The ability to precisely determine physical quantities is a critical functionality in many research areas in science and engineering. At the Department of Engineering Physics, advanced measurement tools are developed and applied to study plasma behaviors, properties of nuclear and structured materials, shock wave dynamics, and biological systems. Meanwhile, quantum physics and phenomena are used in the development of precision sensors that detect magnetic fields and inertial forces with unparalleled precision and accuracy, as well as sensitively measure changes in electromagnetic fields and temperature with nanometer-scale resolution.

Advanced Detection and Measurement

The underlying basis in quantum sensing is the discrete nature of electron energies in atoms, ions, or atom-like systems in solids. Each allowed electron energy state, and transition between energy states, corresponds to a characteristic frequency. Measurement of this frequency can allow us to tell time (in the case of atomic clocks) and infer small physical changes in the environment (such as electromagnetic fields, inertial forces, pressure/strain, temperature). Professor Choy’s research group is characterizing and developing quantum sensing platforms based on neutral atoms and optically-active spin defects in diamond.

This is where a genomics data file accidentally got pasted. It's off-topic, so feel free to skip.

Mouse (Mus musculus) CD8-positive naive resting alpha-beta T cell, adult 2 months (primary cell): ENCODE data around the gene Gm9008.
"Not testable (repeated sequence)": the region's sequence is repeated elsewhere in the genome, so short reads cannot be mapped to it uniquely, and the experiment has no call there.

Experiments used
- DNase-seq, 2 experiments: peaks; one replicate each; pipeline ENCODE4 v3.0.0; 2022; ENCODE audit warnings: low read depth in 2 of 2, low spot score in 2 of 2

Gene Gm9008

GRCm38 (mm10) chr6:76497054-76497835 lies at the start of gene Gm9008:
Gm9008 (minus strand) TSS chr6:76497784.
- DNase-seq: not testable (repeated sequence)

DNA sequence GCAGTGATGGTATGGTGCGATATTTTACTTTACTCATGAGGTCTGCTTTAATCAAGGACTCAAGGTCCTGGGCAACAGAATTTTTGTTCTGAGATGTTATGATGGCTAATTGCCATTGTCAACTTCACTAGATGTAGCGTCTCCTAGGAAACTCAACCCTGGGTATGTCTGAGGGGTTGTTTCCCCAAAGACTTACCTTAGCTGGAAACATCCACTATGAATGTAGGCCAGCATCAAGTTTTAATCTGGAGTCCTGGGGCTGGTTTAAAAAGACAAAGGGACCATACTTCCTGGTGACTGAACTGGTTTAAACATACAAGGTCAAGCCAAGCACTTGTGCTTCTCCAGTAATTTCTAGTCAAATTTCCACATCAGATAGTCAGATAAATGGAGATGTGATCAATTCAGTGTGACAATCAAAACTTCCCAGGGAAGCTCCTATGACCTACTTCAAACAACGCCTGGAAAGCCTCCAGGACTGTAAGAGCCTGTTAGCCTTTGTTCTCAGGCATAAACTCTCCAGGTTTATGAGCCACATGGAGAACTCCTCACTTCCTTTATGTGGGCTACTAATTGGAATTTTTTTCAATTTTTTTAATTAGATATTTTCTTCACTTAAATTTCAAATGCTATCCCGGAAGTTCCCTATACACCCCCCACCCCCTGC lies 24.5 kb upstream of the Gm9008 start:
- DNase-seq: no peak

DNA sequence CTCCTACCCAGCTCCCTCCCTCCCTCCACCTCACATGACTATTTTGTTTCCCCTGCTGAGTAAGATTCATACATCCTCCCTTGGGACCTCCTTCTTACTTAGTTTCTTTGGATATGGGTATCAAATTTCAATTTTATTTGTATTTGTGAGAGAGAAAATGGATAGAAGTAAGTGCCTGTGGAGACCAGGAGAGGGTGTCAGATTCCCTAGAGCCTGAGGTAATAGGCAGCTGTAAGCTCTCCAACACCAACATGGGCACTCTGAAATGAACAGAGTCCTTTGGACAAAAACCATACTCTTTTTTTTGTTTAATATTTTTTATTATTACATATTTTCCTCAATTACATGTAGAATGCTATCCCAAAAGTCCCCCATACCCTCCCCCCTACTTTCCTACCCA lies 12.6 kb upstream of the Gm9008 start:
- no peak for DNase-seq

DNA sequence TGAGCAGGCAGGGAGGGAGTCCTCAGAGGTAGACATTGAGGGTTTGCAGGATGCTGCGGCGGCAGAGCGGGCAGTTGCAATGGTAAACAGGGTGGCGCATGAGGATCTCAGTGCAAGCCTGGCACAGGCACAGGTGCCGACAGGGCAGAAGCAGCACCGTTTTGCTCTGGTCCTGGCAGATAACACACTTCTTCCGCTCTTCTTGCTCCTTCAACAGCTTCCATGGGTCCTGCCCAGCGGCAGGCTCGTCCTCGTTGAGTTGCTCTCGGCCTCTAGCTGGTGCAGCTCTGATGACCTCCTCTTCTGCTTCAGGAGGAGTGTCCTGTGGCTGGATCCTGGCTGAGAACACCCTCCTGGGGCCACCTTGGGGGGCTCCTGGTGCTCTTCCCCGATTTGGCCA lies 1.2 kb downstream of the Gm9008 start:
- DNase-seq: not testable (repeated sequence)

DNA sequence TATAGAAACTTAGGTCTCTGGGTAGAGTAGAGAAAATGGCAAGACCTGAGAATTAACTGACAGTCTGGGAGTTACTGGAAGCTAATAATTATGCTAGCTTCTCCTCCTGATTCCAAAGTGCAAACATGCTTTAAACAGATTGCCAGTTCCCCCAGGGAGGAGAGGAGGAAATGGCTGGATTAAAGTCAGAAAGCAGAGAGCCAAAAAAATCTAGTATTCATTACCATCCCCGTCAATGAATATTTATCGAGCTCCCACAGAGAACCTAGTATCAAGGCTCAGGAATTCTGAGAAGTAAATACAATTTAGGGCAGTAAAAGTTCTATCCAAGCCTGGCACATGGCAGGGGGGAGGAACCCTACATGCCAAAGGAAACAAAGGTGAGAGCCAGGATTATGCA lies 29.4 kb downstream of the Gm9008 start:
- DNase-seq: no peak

Professor Choy’s group is also interested in applying nanoscale optics to improve photon detection and miniaturize optical systems in classical and quantum sensors. Moreover, since preparation and measurement of quantum systems rely on their interactions with photons, robust approaches to control photon properties are critical to the utility and performance of quantum devices.

Research centers, consortia, and laboratories